UNITE HERE Releases Real Estate Runaround: How Brookfield’s Insurance Venture Offers Reward for Investors, Risk for Retirees

$4.7b in related-party investments made by Brookfield’s newly-acquired insurance affiliate American National

NEW YORK–(BUSINESS WIRE)–$BAM #NAIC–UNITE HERE released a research report today unveiling billions of dollars of Brookfield Corporation (NYSE:BN) related-party investments made by American National Insurance Company in the year after Brookfield bought the Galveston, TX-based insurance company, most of which are listed on American National’s sworn Annual statement as “unaffiliated,” and over $1.2 billion of which are Brookfield-related real estate securities. So far this year, Brookfield ventures have defaulted on over $1 billion of commercial real estate loans, with over $5 billion more of office and real estate loans having been identified by analysts or lenders as distressed.

The report, Real Estate Runaround: How Brookfield’s Insurance Venture Offers Reward for Investors, Risk for Retirees, examines the dramatic changes in American National’s investment portfolio since the Brookfield takeover, including over $4.7 billion (book value) of investments in securities originated, structured, or collateralized by Brookfield’s non-insurance affiliates and joint ventures.

Over $1.2 billion of those related-party securities are related to Brookfield’s real estate holdings. These investments include bonds issued by affiliates of Brookfield Office Properties and Commercial Mortgage-Backed Securities (CMBS) sponsored by Brookfield-owned office buildings and shopping malls.

“It is not entirely clear when exactly all these securities were issued, for what purposes, or whether they have been sold to any non-Brookfield-affiliated investors,” the report argues. Nevertheless, “Brookfield has significant exposure to the distressed office real estate market, and we know from press reports that the firm has defaulted on over $1 billion of office loans in 2023 alone. However, the opacity of Brookfield’s corporate structure makes it difficult to determine the impact of the ‘office real estate apocalypse’ on the health of the firm.”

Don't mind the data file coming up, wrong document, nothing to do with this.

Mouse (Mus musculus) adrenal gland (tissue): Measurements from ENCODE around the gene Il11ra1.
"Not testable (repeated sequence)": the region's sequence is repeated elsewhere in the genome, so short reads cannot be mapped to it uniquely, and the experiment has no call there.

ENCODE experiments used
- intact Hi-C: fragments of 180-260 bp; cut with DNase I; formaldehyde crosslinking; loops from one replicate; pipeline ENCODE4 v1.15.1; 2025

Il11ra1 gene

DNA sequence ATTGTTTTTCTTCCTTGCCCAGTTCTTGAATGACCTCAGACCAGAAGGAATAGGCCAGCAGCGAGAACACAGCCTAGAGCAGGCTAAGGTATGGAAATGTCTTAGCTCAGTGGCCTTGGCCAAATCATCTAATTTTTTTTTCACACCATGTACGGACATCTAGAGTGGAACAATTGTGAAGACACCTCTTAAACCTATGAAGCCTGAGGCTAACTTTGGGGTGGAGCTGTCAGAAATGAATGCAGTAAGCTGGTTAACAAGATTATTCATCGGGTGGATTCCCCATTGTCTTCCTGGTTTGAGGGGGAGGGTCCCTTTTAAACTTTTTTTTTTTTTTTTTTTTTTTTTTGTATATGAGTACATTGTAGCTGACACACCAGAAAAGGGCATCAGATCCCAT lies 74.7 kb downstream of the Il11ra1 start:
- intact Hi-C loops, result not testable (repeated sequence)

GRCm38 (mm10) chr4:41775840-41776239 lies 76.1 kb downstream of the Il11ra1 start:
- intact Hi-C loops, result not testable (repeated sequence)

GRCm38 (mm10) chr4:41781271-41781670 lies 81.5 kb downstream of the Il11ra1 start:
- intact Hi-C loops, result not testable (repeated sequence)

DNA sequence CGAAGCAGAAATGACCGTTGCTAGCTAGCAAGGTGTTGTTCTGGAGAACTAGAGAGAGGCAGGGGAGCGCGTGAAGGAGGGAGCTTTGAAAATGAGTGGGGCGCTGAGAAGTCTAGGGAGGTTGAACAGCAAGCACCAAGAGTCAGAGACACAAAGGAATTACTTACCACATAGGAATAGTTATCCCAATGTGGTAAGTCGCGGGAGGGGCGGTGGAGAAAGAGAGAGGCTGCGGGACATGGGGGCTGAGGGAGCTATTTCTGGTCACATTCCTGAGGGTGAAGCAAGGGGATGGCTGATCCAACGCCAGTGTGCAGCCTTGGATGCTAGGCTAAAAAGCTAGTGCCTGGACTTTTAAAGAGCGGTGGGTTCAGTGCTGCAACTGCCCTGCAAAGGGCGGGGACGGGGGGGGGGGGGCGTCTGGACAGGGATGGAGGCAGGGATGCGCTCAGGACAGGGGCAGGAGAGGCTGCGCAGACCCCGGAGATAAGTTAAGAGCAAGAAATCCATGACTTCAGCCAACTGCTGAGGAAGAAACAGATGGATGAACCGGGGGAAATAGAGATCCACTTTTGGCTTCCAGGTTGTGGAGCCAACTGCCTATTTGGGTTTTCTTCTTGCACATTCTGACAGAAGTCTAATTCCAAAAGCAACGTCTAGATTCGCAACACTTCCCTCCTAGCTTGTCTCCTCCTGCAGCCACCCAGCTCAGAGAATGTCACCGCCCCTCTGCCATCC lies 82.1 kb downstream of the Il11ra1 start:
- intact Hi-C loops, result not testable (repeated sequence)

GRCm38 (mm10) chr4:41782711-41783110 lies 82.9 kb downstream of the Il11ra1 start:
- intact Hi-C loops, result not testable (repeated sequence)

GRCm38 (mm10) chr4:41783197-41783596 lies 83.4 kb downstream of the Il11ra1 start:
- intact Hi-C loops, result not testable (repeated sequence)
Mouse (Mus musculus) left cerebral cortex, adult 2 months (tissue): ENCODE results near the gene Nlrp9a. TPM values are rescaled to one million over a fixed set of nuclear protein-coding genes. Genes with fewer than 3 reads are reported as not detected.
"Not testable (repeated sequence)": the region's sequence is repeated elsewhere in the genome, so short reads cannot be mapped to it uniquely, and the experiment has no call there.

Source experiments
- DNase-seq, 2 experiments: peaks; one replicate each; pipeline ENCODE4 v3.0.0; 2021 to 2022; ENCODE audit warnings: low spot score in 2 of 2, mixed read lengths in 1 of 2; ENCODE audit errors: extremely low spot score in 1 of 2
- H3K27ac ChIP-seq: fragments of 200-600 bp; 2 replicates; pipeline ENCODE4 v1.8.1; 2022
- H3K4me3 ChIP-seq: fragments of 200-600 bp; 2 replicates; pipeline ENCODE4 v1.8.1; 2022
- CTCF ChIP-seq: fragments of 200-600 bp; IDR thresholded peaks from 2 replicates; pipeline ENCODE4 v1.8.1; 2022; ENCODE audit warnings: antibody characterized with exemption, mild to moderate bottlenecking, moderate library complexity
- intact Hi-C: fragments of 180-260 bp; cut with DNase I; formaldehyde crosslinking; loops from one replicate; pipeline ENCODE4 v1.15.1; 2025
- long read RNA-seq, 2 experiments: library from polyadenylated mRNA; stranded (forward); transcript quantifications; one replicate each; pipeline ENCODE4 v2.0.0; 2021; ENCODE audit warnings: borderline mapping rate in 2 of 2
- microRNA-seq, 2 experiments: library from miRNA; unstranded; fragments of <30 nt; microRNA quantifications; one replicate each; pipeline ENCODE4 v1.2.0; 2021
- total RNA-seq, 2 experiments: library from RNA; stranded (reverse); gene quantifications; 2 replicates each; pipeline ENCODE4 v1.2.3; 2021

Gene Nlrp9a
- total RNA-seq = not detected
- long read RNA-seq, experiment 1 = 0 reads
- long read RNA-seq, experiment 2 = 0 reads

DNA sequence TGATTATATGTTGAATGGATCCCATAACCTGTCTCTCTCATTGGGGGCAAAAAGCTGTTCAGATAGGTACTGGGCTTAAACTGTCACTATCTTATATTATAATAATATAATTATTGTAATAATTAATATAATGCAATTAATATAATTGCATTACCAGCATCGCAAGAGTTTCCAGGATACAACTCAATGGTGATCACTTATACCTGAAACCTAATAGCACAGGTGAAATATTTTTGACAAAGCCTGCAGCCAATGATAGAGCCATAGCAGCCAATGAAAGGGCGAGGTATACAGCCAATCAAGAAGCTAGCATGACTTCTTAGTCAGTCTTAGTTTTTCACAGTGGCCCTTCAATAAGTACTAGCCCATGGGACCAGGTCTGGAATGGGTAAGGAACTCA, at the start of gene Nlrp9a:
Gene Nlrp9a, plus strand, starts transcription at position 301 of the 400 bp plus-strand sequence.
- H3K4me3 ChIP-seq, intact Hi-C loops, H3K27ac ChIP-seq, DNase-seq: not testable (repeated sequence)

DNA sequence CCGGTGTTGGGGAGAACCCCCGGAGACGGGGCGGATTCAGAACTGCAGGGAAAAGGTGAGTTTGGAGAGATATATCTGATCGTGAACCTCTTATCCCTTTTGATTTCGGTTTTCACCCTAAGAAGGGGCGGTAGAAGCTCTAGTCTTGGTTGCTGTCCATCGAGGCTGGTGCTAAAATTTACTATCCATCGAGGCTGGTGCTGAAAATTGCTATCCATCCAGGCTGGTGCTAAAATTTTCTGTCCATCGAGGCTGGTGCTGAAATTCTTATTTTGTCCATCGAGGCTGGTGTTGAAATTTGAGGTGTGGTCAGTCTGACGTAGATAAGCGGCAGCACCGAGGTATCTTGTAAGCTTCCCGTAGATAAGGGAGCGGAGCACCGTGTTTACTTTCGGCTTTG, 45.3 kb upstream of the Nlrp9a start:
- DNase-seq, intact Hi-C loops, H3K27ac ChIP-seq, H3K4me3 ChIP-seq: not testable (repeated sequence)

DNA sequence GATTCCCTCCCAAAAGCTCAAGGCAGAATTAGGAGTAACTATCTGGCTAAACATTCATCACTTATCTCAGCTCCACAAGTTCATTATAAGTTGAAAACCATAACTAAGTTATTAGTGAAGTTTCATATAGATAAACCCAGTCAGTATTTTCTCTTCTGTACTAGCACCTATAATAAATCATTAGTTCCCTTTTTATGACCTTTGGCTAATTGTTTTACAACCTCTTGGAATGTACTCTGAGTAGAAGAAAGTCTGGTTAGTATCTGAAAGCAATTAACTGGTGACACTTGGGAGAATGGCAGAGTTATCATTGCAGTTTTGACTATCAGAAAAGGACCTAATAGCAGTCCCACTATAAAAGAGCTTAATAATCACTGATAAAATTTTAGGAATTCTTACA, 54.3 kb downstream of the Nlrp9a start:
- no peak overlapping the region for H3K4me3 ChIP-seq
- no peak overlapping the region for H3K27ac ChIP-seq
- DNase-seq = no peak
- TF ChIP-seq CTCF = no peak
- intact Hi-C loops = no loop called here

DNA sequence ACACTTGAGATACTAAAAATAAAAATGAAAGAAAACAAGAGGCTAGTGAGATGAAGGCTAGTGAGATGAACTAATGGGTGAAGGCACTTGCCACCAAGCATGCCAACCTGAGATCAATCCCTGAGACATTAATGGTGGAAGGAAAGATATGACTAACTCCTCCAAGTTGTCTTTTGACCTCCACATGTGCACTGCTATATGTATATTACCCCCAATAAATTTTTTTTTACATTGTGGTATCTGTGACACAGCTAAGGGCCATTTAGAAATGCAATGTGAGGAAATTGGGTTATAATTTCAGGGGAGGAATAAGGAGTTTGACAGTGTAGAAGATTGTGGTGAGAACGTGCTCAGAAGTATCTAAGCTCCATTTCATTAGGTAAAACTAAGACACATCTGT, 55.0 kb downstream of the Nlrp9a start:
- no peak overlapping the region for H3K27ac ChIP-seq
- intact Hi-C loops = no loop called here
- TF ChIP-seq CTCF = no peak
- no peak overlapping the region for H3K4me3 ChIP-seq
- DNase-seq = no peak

Additionally, the report identifies dozens of newly-created Brookfield-managed private funds that issued asset-backed securities and that appear to have sold most, if not all, of those securities to American National. “Why not just sell the insurer the underlying assets themselves? Why go to the trouble of securitizing them?” the report asks. “Brookfield has not explained…(but) statutory accounting rules allow insurers to hold most bonds – including real estate-related debt and asset-backed securities at book value (or cost less depreciation) indefinitely.”

Brookfield’s strategy for American National is further obscured by the lack of explanation for why so many of these related-party transactions are listed as “unaffiliated.” UNITE HERE reports that public information requests to the Texas Department of Insurance (TDI) revealed that TDI approved, with certain conditions, a “disclaimer of affiliation” filed by Brookfield Asset Management (BAM) requesting that BAM and American National’s parent company be considered unaffiliated. TDI has declined to provide the document, Brookfield’s rationale for filing it, or TDI’s rationale for approving it.

The UNITE HERE report quotes from a recent analyst call in which BAM President Connor Teskey revealed that insurance capital and related-party investments are key to Brookfield’s future business plans. Teskey told analysts that BAM plans to allocate approximately 40 percent of its insurance assets into Brookfield’s own managed credit funds or originated private loans, and aims to more than triple its fee bearing capital by doing so. “Brookfield’s candor with analysts and investors about its plan,” the report argues, “…makes regulators’ devotion to secrecy all the more perplexing.”

UNITE HERE released the report online at PrivateEquityRetirementWatch.org/RealEstateRunaround, and mailed copies to key stakeholders, including state insurance commissioners, key insurance legislators, regulatory policy experts, and pension plan administrators.

Insurance experts weigh in on UNITE HERE’s report:

Edward Stone, Executive Director of Retirees for Justice:

As a retiree advocate, I find the lack of transparency and accountability with respect to American National and its affiliated transactions with Brookfield to be shocking,” said Edward Stone. “The thought that American National could be responsible for the safety and security of retiree pensions gives real cause for concern. The stated purpose behind state regulation of the business of insurance is not to let private equity funds pull a fast one on state insurance departments – and let policyholders and retirees twist in the wind. Affiliate transactions require scrutiny for a reason – and that reason is to protect policyholders from the risks of financial alchemy and self-dealing.”

Thomas Gober, Certified Fraud Examiner and Forensic Accountant:

“A disclaimer of affiliation guts the intended transparency and protection of policyholders. One of the core principles of statutory accounting, as reflected in SSAP 25 is:

‘Related party transactions are subject to abuse because reporting entities may be induced to enter transactions that may not reflect economic realities or may not be fair and reasonable to the reporting entity or its policyholders. As such, related party transactions require specialized accounting rules and increased regulatory scrutiny.’

Transparency is foundational to statutory accounting. The regulators shouldn’t need a new rule to require transparency in reporting related party investments by insurers.”


Charles Decker


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